About five weeks ago, the liturgy planning committee gathered to review the details of Holy Week, the period from Palm Sunday of the Lord’s Passion thru Easter Sunday. The folks on the liturgy committee are talented and dedicated folks that include every aspect of the celebrations: environment/décor, lectors, altar servers, choir/music, ushers, greeters, communications, faith formation, and the celebrants – priests and our deacon. Holy Week is a wonderful week of diverse, holy and meaningful celebrations which take the community from the high of the triumphal entry into Jerusalem on Palm Sunday, to the lows while hearing the reading of the Passion, to an exultant chorus – He is risen!! – on Easter Sunday. It is a rollercoaster of emotion, music, readings, and grandeur.
One of the hallmarks of Sacred Heart’s celebration of Holy Thursday, something that set us apart, was our Eucharistic procession. The procession is part of the Rite in which all the hosts consecrated during the Mass are processed solemnly to the Altar of Repose. In our church it is the St. Ignatius altar. And there during the hours until midnight, parishioners waited and prayed with Jesus, remembering his agony in the Garden of Gethsemane. Our procession, while solemn, left the church and traveled through the downtown area of Twiggs, Franklin and Madison before returning to the altar of repose. It is a very moving and public display of our faith – with parishioners active in movement, praise and song. The first year we processed this way, a religious sister wrote to say in all her many years of celebrating Holy Thursday, it was the most moving experience of all. It has been as moving every year.
But it will not take place this year. While we will livestream the Mass beginning at 7 p.m. on Holy Thursday, we will not have the public procession. It feels as though there is something missing. It is an odd feeling celebrating Mass in an empty church. There is something missing. While there will be the celebrants, readers, cantors, musicians, and the technical production team necessary to celebrate, the Mass is not allowed to be open to the faithful. Things change, as we all well know.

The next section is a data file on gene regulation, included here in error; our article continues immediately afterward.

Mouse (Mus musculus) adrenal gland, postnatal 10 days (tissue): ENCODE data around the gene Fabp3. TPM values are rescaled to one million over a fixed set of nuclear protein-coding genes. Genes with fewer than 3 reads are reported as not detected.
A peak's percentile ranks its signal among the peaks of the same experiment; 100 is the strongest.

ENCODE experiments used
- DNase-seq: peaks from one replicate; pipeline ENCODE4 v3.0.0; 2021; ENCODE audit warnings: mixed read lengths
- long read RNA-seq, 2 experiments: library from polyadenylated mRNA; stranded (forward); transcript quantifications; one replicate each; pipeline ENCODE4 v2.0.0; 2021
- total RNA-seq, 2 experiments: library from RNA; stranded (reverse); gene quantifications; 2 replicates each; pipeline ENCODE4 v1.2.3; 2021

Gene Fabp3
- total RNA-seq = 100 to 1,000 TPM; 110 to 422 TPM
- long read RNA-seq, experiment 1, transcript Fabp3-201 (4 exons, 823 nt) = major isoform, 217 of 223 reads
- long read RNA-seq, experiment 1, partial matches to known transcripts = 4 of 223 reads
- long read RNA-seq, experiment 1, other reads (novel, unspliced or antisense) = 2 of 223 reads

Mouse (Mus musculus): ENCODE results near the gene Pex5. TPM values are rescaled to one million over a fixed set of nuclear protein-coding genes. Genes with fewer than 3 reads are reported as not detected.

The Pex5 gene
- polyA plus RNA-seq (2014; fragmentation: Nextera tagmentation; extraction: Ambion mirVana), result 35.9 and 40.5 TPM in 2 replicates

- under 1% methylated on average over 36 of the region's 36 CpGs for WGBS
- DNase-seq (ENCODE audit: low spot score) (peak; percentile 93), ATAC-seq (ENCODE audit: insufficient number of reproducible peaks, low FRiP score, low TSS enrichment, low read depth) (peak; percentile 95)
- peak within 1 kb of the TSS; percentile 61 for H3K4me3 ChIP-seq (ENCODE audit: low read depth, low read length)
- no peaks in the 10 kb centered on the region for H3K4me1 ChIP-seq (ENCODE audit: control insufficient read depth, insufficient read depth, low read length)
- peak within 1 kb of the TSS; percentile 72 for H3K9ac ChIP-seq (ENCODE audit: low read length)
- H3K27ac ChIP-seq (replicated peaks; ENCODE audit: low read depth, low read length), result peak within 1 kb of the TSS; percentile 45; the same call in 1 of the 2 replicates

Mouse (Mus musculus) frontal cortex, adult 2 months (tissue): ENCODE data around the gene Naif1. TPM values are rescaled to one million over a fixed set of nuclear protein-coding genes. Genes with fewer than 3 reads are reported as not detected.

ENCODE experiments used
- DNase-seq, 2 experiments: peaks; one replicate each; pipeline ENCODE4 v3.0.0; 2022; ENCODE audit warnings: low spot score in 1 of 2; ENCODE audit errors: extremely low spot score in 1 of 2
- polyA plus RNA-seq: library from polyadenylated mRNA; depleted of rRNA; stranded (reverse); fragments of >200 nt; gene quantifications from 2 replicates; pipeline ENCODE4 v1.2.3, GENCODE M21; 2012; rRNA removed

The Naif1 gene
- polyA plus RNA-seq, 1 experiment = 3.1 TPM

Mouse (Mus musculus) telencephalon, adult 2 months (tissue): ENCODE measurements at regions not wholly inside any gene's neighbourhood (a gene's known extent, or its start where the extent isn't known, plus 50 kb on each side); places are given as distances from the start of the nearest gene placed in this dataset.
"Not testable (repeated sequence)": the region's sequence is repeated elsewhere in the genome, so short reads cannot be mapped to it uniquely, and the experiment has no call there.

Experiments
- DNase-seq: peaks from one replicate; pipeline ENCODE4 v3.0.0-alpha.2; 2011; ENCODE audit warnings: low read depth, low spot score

Five weeks ago, we planned to celebrate as we always had, to choreograph the movements, to ride the currents and rhythms of Holy Week with you: Holy Thursday, Good Friday, the Easter Vigil, and Easter Sunday. We were even planning on a 6 a.m. Easter Sunday Mass to help alleviate the intense crowdedness of the Sunday Masses. But you know what? We still plan to ride the currents and rhythms of Holy Week with you! It is just that the plan is different this year. Very different. A page or two later in this bulletin is a great article describing Holy Week and pointing to some differences this year.
As we have livestreamed several Sunday Masses this Lent, we have received lots of compliments, thank you’s, and expressions of how much it meant to the viewer to be part of their parish Mass and not simply viewing any online Mass. While as nice as those Masses may be, professionally produced, artfully celebrated, it’s not the same. It is missing the “family” of Sacred Heart.
One of the great notes we received came from our amazing and faithful Young Professionals. They gathered in small groups to be fully active and participate in the Mass. While in the church during the live stream, we had the call – “The Lord be with you,” the full throated “And with your Spirit” was missing. Not with the Young Professionals. They stood at the entrance procession, sang the opening hymn, answered the call with the response, sat for the readings, knelt during the Eucharistic prayer, and so much more.
While we are missing many things in the rituals this year, there is no need for you to miss out on full, active participation in the Mass: stand, sit, kneel, respond, pray, and sing! But all this points out a great opportunity for everyone at home. Beyond all these things, you have a chance to be creative in your house, your apartment, or wherever. Turn the coffee table into a home altar with an altar cloth, a candle, and symbols of the bread and wine of the Eucharist. Place a bible in place of prominence in the room, dim the lights, set the mood, be creative! And if you have children – you can prepare some fun activities for them when the homily comes on and their attention wanes. The activities can prepare the kids for Mass while others explore what they learned about the celebration. Families are being incredibly innovative these days – steer a little creativity to the celebrations of Holy Week.
Coronavirus may have closed a door or two, but God always opens a window. Take the moment. Be intentional and celebrate Holy Week in ways that are personal, inviting and make the home a holy place. It is our own “Back to the Future.” The “house church” was the original setting of worship in the earliest days of the Church. The “house church” can again be the place where holiness is nurtured and grows.
5 weeks ago, we had no idea what opportunity would be given us! Let us together make this the best Holy Week ever.